Mueller investigation charges 13 Russians in investigation over 2016 election interference

The office of Special Counsel Robert Mueller announced Friday that thirteen Russian nationals and three Russian groups had been charged with violating U.S. criminal laws for interfering with the 2016 election, detailing a string of efforts to help President Donald Trump’s campaign, and sew doubt about Democratic nominee Hillary Clinton, but not showing any evidence of coordination or collusion with the Trump Campaign.

“The indictment charges 13 Russian nationals and three Russian companies for committing federal crimes, while seeking to interfere in the United States political system, including the 2016 Presidential election,” said Deputy Attorney General Rod Rosenstein.

“The defendants posed as politically and socially active Americans, advocating for and against particular candidates,” Rosenstein said. “They established social media pages and groups to communicate with unwitting Americans.”

The indictment, focused mainly on the Russian group known as the ‘Internet Research Agency,’ was returned by a federal grand jury in Washington, D.C. earlier today, charged that the group first went after multiple candidates for President, and then fine tuned their message.

“Defendants’ operation included supporting the presidential campaign of then-candidate Donald J. Trump (“Trump Campaign”) and disparaging Hillary Clinton.”

At one point, the indictment alleges that Russians posing as Americans, communicated directly with Trump Campaign staff officials about organizing efforts in Florida.

There was no evidence presented in the indictment that campaign officials knew they were getting help from a Russian group.




“The conspiracy had as its object impairing, obstructing, and defeating the lawful governmental functions of the United States by dishonest means in order to enable the Defendants to interfere with U.S. political and electoral processes, including the 2016 U.S. presidential election,” the indictment states.

The indictment charges that Russian efforts to meddle in the 2016 election began at least by 2014, as they tracked and studied social media sites “dedicated to U.S. politics and social issues.”

Not all of this work was done from the safety of Russia over the internet, as the feds say some of the 13 Russians named in this indictment actually traveled to the U.S. “in order to collect intelligence for their interference operations.”

The feds charged that the Russian groups set out to use social media sites to stir activity in a wide variety of areas, focusing on immigration, the Black Lives Matters controversy, religion, and more.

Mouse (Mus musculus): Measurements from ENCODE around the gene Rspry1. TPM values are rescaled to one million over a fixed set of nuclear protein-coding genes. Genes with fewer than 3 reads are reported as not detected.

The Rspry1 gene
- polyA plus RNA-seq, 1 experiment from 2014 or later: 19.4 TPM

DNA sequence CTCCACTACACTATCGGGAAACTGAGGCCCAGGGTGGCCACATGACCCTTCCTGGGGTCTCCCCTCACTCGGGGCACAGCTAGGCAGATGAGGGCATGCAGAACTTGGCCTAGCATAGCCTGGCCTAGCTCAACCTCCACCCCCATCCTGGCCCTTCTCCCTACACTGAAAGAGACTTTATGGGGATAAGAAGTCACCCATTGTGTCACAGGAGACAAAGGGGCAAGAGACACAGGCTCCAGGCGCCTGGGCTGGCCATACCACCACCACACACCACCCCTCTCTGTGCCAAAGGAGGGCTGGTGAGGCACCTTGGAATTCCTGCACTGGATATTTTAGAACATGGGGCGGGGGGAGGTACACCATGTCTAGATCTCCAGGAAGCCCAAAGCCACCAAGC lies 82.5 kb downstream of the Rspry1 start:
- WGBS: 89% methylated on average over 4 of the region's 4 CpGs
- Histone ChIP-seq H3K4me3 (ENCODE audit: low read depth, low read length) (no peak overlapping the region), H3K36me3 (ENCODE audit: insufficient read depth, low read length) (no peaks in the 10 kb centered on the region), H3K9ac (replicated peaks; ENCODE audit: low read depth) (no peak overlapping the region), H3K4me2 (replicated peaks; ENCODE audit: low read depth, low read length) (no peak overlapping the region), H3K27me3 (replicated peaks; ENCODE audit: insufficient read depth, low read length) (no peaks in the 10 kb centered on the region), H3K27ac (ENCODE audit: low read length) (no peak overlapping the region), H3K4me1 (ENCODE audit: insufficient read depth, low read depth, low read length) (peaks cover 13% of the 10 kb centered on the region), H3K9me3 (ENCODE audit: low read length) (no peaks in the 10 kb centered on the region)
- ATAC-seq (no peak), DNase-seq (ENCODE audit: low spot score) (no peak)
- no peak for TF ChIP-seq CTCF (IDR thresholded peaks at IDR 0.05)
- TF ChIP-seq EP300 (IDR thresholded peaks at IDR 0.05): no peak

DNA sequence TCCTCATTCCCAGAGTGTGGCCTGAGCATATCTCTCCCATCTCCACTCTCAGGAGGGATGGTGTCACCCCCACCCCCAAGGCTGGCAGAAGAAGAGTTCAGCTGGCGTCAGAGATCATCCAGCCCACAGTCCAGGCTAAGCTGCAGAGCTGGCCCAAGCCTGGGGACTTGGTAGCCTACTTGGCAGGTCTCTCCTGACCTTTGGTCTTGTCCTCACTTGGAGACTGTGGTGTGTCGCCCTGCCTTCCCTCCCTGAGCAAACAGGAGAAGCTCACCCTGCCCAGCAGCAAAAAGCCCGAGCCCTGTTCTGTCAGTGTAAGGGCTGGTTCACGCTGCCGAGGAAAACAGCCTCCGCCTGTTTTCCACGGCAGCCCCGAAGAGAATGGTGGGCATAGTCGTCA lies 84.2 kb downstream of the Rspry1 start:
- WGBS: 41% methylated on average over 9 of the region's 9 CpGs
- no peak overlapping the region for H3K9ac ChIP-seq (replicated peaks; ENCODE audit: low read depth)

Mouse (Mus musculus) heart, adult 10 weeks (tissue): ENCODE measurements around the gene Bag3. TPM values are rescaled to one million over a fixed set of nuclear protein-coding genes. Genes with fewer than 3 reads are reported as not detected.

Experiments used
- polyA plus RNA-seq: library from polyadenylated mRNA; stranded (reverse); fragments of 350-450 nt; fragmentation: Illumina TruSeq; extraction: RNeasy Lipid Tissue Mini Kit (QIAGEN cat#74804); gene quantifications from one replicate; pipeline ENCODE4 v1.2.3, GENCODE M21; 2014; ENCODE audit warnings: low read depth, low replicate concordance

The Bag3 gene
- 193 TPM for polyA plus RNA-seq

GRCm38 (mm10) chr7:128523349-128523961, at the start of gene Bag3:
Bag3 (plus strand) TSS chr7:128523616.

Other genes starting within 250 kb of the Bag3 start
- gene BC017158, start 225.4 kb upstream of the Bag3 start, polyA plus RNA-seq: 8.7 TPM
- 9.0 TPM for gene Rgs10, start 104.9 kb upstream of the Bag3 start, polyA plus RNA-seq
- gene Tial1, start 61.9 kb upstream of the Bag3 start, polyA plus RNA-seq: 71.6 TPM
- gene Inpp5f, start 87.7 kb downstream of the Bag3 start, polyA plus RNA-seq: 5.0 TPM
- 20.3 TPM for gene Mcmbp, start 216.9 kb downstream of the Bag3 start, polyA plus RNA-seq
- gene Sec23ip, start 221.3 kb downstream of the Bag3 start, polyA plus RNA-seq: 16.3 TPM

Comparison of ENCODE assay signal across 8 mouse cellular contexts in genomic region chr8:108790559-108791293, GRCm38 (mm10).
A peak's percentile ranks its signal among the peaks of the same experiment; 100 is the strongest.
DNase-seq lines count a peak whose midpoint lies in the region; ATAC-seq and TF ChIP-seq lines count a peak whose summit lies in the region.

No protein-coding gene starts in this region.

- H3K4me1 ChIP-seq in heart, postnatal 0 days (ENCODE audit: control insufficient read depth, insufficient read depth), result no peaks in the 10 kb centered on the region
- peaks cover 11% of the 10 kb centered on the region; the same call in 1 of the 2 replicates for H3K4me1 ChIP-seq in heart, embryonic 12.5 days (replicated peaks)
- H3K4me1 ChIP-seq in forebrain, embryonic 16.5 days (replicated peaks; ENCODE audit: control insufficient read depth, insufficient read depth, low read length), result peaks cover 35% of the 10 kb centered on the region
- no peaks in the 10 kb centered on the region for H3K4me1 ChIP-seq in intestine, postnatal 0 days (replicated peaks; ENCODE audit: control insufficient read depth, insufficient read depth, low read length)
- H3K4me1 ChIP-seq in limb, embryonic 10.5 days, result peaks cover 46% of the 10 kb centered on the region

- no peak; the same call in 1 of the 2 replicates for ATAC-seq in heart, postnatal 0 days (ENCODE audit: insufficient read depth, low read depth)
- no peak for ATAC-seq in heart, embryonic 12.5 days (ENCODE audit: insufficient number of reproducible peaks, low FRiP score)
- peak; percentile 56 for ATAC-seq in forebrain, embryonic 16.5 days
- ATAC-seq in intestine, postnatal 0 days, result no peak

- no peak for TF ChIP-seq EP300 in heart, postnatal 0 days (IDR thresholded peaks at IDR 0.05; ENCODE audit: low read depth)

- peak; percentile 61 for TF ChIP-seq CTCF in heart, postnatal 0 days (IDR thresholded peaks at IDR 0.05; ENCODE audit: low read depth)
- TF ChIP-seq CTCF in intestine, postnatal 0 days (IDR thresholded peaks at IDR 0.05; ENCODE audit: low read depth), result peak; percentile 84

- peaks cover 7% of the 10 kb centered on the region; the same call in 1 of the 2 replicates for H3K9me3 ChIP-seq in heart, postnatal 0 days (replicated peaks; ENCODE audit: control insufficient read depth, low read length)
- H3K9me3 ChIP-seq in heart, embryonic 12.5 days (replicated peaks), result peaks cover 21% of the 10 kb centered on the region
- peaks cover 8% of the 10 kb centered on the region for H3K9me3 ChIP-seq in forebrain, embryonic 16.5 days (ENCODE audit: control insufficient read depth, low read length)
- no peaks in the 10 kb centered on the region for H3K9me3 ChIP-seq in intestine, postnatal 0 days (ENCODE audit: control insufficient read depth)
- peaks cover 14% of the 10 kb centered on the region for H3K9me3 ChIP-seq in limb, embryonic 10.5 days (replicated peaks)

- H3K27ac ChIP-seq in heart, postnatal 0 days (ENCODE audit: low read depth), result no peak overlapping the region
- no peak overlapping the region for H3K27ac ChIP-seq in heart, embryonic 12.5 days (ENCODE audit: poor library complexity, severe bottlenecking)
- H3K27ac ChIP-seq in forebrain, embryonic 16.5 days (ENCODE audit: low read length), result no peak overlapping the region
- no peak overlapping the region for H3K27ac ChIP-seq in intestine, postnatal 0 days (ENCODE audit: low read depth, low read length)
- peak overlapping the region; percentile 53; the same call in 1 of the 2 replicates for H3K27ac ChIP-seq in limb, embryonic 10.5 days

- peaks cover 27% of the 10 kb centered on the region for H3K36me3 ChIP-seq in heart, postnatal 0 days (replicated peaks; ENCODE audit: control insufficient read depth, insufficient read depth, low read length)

“By 2016,” the indictment stated, “the size of many ORGANIZATION-controlled groups had grown to hundreds of thousands of online followers.”

The feds charge that the groups started out by criticizing candidates like Hillary Clinton, Ted Cruz, and Marco Rubio, but by fall were engaged mainly in helping Trump, and trying to undermine Clinton.

But there were also multiple social media accounts focusing on certain groups and issues – like “Woke Blacks,” “Blacktivist,” “United Muslims of America,” with some of those pressing claims against Hillary Clinton.

“Hillary Clinton had already committed voter fraud during the Democrat Iowa Caucus,” one Facebook post read from August read.

Right before election day, the Twitter hashtag “#VoterFraud” was used to accuse Democrats of “tens of thousands of ineligible mail in Hillary votes” in Broward County, Florida.

But it wasn’t all tweets and Facebook posts, as the indictment says the Russian groups paid for political advertisements on social media.

The ads mainly targeted Democrats – “Hillary Clinton Doesn’t Deserve the Black Vote” – and praised Republicans – “Trump is our only hope for a better future.”

This was a list of social media ads in the indictment handed down on Friday afternoon.



At a Justice Department news conference, the Deputy Attorney General repeatedly said that despite all of the information showing interference by the Russians indicted today, there was no evidence to show it had swayed the 2016 election.

“There is no allegation in this indictment that any American was a knowing participant in this illegal activity,” Rosenstein told reporters. “There is no allegation in the indictment that the charge conduct altered the outcome of the 2016 election.”

In the highly detailed 37 page indictment, the Special Counsel’s office described a series of efforts to organize rallies to help the Trump Campaign, both before – and after – the November 2016 election as well.


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